The AQUEDUCTS OF NAZCA Peru –
Ancestral Hydraulic Water Healing Wisdom
More than 1600 years ago, the inhabitants of the Nazca culture developed a system of puquios
or aqueducts that provided water throughout the year, not only for agriculture and irrigation
but also for domestic needs.
The aqueducts conduct the filtrations of the Aija, Tierra Blancas and Nazca rivers through
underground and uncovered sections. In the covered sections, they built helical section chimneys
every certain section (50, 100 and 120m), in order to maintain the trenches and load the aqueduct
with atmospheric pressure, maintaining the uniform flow regime, in order not to cause erosion
or sedimentation in the canal.
The walls of these fireplaces are lined with pebble stones, apparently laid without binder and
maintain their stability despite natural phenomena.
In addition, in the covered sections, they roofed the canal for which they used stone slabs and
finely placed Huarango slats. The construction of these covered sections suggests that they knew
underground topography techniques.
More pyramids can be found in South America, which was home to indigenous populations
like the Moche, Chimú and Incas. The Moche, who lived along the northern coast of what is now
Peru, built their pyramids of adobe, or sun-dried mud-bricks. The Huaca del Sol (or Holy Place
of the Sun) was almost 100 feet tall and built of more than 143 million bricks, while the Huaca
de la Luna (dedicated to the moon) was rebuilt multiple times. It took 20,000 workers 50 years
to build the pyramid, constructed from huge stones fitted together without mortar. The Incas,
Latin America’s last great indigenous civilization to survive, used the same building techniques
to construct their marvelous stone city, Machu Picchu, high in the Andes.
the early 17th century. In Peru, the indigenous Amerindian pre-contact population of around 6.5 million declined to 1 million by the early 17th century. The overwhelming cause of the decline in both Mexico and Peru was infectious diseases, such as smallpox, malaria, cholera and measles, although the brutality of the Encomienda also played a significant part in the population decline.
The encomienda was a Spanish labor system that rewarded conquerors with the labor of particular groups of conquered non-Christian people. The laborers, in theory, were provided with benefits by the conquerors for whom they labored, the Catholic religion being a principal benefit. The encomienda was first established in Spain following the Christian conquest of Moorish territories (known to Christians as the Reconquista), and it was applied on a much larger scale during the Spanish colonization of the Americas.
100,000 locations of interest across the country, just 5,000 or so have been adequately studied on-site. Moreover, an even smaller number have been subjected to the sort of aerial observation that could reveal sights such as the Nazca Lines. But what had the ancient civilization who lived here been observing?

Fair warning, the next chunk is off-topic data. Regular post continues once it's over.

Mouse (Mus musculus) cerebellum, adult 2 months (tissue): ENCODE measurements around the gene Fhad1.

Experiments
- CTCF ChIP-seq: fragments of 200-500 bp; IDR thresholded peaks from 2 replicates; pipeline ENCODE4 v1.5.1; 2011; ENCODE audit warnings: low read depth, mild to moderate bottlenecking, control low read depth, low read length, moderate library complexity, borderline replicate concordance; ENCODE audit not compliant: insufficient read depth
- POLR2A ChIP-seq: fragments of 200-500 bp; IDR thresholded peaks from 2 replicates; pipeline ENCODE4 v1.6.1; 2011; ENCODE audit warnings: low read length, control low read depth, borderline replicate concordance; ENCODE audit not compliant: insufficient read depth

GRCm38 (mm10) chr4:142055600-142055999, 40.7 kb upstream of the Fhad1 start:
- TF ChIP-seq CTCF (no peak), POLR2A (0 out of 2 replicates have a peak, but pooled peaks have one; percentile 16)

According to Dr. Ghezzi’s research, the positions of the 13 towers aligned almost perfectly with where the Sun would rise and set over the course of a year. That couldn’t be a coincidence, and it convinced the academic that the towers were there to observe the passing of the seasons.the position of the Sun as seen from the observation point will then tell you what time of year it is.So the 13 towers are, effectively, one big calendar.It meant that the Chankillo solar observatory was the earliest example of this kind of structure we’ve ever found. And not only that, but it’s also different from other solar observatories because it could tell the time throughout an entire year.
“Archaeological research in Peru is constantly pushing back the origins of civilization in the Americas,” Dr. Ghezzi told Yale News.Dr. Ghezzi also revealed that Chankillo is older than observatories found in Europe by about 1,800 years. It’s also roughly 500 years older than any similar building made by the Mayans.All the evidence suggests that there was a formal or ceremonial approach to that point and that there were special rituals going on there,” Professor Ruggles said. So that means that not just anybody could have wandered up to the observation point and noted the time of the year. That job would probably have been left to someone very powerful in the civilization.
Almost 100 feet above the sand, drones captured aerial footage of the ground below. And when archaeologists studied the resulting images, they discovered something that they weren’t expecting: traces of ancient geoglyphs carved into the rock many centuries ago.First emerging around 100 B.C., the Nazca were a people who once flourished in the south of Peru. Native to the valleys of the Ica River and the Rio Grande de Nazca, they were known for their advanced artistic and technological skills. And even today, long after their culture has disappeared, they are remembered in the place names of their former homeland.the Nazca were an agricultural society that entertained strange practices such as cranial manipulation – a technique used to deform a young child’s skull. They were nonetheless also considered sophisticated for their time. In fact, they constructed an aqueduct system that is still utilized today.Additionally, the Nazca forged beautiful pottery and wove complex, intricate textile patterns.